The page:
Utrecht University

Coordinates: 52°05′07″N 05°10′30″E / 52.08528°N 5.17500°E / 52.08528; 5.17500
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Utrecht University
Universiteit Utrecht
Latin: Universitas Rheno-Traiectina
Universitas Ultraiectina
MottoSol Iustitiae Illustra Nos (Latin)
Motto in English
May the Sun of Righteousness Enlighten Us[1]
TypePublic, research
Established26 March 1636 (387 years ago) (1636-03-26)
Academic affiliation
CG, LERU, EUA, IAU, MINA, Utrecht Network
Endowment€ 0.643 billion (2022)[2]
Budget€ 2.606 billion (2022)
  • University: € 1.067 billion (2022)
  • Hospital: € 1.539 billion (2022)
RectorHenk Kummeling
Academic staff
Administrative staff
Total staff

52°05′07″N 05°10′30″E / 52.08528°N 5.17500°E / 52.08528; 5.17500
Yellow, red, black & white[3]

Utrecht University (UU; Dutch: Universiteit Utrecht, formerly Rijksuniversiteit Utrecht) is a public research university in Utrecht, Netherlands. Established 26 March 1636 (387 years ago) (1636-03-26), it is one of the oldest universities in the Netherlands. In 2022, it had an enrollment of 37,675 students, and employed 8,584 faculty members and staff.[2] More than 400 PhD degrees were awarded and 8,500 scientific articles were published. The university's 2022 budget was €2.606 billion, consisting of €1.067 billion for the university[2] and €1.539 billion for the University Medical College Utrecht.[4]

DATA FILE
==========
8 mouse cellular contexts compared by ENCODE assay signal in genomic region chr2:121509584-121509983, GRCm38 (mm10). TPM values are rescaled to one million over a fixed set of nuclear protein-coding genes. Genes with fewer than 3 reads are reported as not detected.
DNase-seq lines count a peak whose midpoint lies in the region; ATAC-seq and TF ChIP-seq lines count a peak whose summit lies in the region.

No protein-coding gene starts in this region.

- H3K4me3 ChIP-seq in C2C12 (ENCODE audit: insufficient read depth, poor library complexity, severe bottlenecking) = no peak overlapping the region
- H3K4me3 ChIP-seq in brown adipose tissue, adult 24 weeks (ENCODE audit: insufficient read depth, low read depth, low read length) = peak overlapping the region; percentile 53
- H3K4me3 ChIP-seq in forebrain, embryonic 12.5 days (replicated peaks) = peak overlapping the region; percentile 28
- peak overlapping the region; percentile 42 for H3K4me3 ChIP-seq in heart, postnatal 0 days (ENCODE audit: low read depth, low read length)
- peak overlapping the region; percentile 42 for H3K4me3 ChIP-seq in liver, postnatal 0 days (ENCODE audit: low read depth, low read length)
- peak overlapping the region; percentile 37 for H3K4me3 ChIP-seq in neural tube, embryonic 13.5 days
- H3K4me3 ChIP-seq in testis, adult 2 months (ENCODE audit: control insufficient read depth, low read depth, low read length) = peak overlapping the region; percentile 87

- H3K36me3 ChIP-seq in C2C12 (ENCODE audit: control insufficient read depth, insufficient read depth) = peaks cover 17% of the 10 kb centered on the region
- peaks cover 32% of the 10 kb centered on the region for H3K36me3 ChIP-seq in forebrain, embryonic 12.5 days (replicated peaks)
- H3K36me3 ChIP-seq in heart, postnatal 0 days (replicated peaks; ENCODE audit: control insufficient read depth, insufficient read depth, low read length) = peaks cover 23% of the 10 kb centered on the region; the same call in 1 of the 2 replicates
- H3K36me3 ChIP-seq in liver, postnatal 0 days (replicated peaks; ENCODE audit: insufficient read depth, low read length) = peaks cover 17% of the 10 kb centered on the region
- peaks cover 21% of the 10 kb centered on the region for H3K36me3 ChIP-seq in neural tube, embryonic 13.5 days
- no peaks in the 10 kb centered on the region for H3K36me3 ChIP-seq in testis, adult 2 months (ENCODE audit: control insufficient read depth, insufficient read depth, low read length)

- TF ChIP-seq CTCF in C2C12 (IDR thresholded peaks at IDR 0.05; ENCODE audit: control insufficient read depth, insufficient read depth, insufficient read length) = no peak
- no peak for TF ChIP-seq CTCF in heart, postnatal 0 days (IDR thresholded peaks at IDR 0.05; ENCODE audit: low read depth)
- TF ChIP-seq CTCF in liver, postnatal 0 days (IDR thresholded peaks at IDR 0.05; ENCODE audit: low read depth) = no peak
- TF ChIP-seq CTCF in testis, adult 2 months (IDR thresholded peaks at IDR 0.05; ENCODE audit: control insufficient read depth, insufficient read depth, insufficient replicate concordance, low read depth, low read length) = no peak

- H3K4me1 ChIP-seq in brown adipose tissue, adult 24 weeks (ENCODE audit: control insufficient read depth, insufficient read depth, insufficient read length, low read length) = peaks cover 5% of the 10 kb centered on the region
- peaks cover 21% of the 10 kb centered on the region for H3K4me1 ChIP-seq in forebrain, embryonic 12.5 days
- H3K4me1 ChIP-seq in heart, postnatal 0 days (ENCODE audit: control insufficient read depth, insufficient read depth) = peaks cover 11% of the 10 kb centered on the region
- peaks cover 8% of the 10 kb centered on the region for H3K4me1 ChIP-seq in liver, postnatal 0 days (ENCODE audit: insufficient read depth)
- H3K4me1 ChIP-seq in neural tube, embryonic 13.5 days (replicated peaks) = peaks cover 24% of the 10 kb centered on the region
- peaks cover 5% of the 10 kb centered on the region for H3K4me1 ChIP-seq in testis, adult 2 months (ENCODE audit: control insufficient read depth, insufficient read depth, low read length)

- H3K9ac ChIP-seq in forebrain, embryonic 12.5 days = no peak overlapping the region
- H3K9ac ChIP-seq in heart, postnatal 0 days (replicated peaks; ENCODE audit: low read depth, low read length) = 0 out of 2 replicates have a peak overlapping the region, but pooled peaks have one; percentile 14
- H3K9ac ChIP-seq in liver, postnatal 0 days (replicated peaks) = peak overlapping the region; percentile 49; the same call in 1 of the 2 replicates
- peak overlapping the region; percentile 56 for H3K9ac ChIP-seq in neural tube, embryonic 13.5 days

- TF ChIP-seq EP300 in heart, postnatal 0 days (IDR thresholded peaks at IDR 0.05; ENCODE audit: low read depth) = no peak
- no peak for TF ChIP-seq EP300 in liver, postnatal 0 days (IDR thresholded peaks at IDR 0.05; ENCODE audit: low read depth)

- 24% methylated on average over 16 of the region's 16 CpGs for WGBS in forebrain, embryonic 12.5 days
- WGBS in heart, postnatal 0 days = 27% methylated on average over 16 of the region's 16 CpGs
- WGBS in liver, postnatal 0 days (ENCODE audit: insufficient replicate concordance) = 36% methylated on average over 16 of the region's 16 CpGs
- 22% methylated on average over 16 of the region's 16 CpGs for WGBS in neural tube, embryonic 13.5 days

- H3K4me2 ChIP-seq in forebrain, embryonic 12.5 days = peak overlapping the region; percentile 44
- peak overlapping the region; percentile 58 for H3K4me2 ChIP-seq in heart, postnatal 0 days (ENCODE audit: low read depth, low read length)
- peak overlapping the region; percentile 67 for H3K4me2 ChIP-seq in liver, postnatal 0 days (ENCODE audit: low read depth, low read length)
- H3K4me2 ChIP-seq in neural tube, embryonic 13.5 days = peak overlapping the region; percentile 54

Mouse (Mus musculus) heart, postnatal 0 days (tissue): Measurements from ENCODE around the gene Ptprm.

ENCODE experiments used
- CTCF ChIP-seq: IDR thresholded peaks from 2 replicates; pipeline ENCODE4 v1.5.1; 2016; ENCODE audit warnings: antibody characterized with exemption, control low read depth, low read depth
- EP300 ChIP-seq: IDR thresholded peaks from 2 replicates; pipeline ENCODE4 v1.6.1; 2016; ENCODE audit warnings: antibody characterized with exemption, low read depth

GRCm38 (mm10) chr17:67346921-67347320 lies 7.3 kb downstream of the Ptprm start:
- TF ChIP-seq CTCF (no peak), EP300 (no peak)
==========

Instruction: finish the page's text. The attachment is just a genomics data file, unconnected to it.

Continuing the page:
The university's interdisciplinary research targets life sciences, pathways to sustainability, dynamics of youth, and institutions for open societies. Its teaching and research are strongly connected where equality, diversity, and inclusion are valued. Utrecht University counts a number of distinguished scholars among its alumni and faculty, including 12 Nobel Prize laureates, 19 Spinoza Prize and 2 NWO Stevin Prize laureates. Utrecht University is led by the University Board, consisting of Henk Kummeling (Rector Magnificus), Anton Pijpers (chair), Margot van der Starre (Vice Chair) and Anneloes Krul (Student Assessor).

Close ties are harboured with other institutions internationally through its membership in the Coimbra Group (CG), the League of European Research Universities (LERU), the Utrecht Network and the European University Association (EUA).


Gable decoration at the University Hall building (Academiegebouw).
Bernardus Schotanus, the university's first rector magnificus, and professor of law and mathematics